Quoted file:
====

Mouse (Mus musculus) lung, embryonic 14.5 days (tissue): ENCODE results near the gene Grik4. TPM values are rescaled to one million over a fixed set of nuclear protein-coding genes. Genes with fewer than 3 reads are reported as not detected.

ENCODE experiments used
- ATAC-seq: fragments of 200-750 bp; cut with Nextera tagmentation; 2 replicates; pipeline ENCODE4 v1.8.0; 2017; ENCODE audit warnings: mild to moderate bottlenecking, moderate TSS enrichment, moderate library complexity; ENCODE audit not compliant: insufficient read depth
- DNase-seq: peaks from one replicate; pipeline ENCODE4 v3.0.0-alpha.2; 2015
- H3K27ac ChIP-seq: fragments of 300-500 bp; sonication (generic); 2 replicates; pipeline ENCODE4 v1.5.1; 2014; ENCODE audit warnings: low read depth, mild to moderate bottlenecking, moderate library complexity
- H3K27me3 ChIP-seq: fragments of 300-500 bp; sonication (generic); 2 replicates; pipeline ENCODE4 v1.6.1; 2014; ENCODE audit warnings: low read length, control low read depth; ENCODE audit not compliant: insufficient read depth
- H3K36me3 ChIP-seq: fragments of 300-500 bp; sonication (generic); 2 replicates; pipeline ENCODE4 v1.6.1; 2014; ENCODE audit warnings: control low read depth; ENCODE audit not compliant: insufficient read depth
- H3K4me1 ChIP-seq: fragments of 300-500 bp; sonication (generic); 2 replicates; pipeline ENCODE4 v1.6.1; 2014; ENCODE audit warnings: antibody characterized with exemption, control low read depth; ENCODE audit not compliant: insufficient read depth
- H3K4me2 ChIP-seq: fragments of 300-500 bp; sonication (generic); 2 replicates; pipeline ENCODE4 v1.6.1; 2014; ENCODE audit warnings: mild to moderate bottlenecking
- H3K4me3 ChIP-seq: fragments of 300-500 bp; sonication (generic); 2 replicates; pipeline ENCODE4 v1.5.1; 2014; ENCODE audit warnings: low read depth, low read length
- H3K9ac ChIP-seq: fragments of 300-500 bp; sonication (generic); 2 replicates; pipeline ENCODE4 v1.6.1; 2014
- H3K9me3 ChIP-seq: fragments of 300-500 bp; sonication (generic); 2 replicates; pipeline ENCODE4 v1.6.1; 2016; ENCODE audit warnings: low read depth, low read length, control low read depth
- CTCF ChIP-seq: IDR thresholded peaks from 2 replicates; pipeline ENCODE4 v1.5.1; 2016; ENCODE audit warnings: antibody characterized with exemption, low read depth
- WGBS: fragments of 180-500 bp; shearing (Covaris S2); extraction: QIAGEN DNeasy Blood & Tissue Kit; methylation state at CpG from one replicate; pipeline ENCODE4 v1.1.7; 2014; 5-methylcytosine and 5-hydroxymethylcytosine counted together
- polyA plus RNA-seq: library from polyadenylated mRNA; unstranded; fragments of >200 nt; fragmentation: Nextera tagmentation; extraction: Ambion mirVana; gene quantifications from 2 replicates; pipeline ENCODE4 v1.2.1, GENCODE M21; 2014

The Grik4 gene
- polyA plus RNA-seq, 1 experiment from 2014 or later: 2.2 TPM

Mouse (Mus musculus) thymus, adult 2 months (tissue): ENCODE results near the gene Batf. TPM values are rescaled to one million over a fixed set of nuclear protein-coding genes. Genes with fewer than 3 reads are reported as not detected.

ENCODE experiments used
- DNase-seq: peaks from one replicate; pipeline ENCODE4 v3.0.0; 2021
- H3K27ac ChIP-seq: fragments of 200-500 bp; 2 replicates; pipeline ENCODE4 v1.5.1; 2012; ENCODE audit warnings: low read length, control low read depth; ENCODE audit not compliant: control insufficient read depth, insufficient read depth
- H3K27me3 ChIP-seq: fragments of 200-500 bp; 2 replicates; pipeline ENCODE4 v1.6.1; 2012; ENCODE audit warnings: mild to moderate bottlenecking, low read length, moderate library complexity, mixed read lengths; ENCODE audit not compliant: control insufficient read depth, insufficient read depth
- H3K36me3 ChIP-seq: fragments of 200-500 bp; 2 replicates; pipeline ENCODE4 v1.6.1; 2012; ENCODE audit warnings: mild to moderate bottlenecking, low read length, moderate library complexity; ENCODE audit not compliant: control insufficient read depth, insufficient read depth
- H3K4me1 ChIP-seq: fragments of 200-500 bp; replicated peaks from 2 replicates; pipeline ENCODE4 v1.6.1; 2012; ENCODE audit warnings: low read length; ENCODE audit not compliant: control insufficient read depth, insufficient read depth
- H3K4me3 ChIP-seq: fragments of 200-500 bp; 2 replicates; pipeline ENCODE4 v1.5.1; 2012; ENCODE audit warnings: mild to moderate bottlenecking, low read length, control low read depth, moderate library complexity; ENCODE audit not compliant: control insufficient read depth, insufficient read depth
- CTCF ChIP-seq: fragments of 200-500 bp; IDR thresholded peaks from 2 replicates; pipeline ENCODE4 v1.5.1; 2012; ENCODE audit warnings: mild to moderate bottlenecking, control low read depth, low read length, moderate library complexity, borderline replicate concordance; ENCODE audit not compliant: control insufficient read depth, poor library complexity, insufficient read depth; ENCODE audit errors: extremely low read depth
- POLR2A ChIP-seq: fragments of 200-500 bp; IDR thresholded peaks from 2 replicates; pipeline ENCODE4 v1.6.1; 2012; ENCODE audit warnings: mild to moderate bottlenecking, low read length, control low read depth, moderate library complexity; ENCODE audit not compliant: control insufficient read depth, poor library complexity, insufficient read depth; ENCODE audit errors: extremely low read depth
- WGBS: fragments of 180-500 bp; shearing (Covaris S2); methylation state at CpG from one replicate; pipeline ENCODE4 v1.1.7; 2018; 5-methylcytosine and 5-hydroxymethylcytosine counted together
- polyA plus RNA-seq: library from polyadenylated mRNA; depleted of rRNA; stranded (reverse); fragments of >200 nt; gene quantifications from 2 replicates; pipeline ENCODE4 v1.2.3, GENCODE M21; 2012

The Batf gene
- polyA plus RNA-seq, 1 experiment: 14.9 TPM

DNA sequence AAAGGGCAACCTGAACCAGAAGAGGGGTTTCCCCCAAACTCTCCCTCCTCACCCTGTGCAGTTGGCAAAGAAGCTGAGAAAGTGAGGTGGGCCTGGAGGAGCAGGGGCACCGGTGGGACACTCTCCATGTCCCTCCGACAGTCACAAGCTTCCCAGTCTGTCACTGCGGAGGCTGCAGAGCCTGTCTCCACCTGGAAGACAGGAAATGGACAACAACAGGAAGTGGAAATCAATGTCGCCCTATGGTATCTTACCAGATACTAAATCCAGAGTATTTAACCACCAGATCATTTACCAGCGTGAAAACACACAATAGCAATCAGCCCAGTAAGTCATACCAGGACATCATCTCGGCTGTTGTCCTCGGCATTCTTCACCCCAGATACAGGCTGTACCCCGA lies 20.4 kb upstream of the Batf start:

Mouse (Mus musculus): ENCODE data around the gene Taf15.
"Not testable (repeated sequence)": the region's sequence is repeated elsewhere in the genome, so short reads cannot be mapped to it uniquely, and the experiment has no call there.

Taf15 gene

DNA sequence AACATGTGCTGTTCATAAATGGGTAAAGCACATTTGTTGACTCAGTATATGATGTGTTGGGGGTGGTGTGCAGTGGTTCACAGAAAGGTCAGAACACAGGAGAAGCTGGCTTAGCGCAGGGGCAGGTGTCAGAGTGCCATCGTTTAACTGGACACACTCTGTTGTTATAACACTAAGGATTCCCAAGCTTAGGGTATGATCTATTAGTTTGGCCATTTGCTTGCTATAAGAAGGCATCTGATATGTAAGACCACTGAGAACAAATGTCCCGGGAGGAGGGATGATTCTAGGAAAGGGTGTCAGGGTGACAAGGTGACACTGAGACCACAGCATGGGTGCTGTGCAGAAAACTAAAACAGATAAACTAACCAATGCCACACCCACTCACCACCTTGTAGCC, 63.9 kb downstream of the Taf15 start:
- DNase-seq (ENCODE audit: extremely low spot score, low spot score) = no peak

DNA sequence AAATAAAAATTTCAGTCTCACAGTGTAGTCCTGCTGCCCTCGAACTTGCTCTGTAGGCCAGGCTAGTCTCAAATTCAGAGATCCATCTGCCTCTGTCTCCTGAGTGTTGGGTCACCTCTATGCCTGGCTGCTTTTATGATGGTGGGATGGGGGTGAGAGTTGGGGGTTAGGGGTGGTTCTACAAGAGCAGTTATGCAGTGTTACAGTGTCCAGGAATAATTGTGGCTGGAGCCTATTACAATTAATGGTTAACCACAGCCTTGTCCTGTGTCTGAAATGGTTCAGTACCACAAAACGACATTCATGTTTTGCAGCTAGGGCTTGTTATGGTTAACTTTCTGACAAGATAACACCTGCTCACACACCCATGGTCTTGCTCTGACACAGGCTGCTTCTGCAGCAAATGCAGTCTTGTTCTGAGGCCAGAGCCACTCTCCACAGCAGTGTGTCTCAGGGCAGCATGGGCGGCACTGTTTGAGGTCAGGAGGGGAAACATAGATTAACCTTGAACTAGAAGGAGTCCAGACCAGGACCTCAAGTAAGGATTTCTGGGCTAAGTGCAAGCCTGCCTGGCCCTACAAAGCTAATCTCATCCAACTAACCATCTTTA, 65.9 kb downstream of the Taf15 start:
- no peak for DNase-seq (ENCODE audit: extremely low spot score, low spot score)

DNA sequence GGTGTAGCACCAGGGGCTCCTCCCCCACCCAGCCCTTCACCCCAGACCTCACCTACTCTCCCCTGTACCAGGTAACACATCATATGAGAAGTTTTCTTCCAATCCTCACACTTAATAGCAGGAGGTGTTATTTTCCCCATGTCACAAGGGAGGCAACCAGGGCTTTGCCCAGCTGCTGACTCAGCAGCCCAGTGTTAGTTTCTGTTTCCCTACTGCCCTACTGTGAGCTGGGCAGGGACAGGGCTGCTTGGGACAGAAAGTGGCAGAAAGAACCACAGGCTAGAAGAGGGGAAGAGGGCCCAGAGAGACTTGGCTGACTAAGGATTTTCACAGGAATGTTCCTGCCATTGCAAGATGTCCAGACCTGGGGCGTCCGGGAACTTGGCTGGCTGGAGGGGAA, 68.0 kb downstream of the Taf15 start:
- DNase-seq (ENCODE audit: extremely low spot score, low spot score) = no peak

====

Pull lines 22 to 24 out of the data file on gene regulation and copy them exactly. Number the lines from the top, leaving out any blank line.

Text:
- H3K27me3 ChIP-seq: fragments of 200-500 bp; 2 replicates; pipeline ENCODE4 v1.6.1; 2012; ENCODE audit warnings: mild to moderate bottlenecking, low read length, moderate library complexity, mixed read lengths; ENCODE audit not compliant: control insufficient read depth, insufficient read depth
- H3K36me3 ChIP-seq: fragments of 200-500 bp; 2 replicates; pipeline ENCODE4 v1.6.1; 2012; ENCODE audit warnings: mild to moderate bottlenecking, low read length, moderate library complexity; ENCODE audit not compliant: control insufficient read depth, insufficient read depth
- H3K4me1 ChIP-seq: fragments of 200-500 bp; replicated peaks from 2 replicates; pipeline ENCODE4 v1.6.1; 2012; ENCODE audit warnings: low read length; ENCODE audit not compliant: control insufficient read depth, insufficient read depth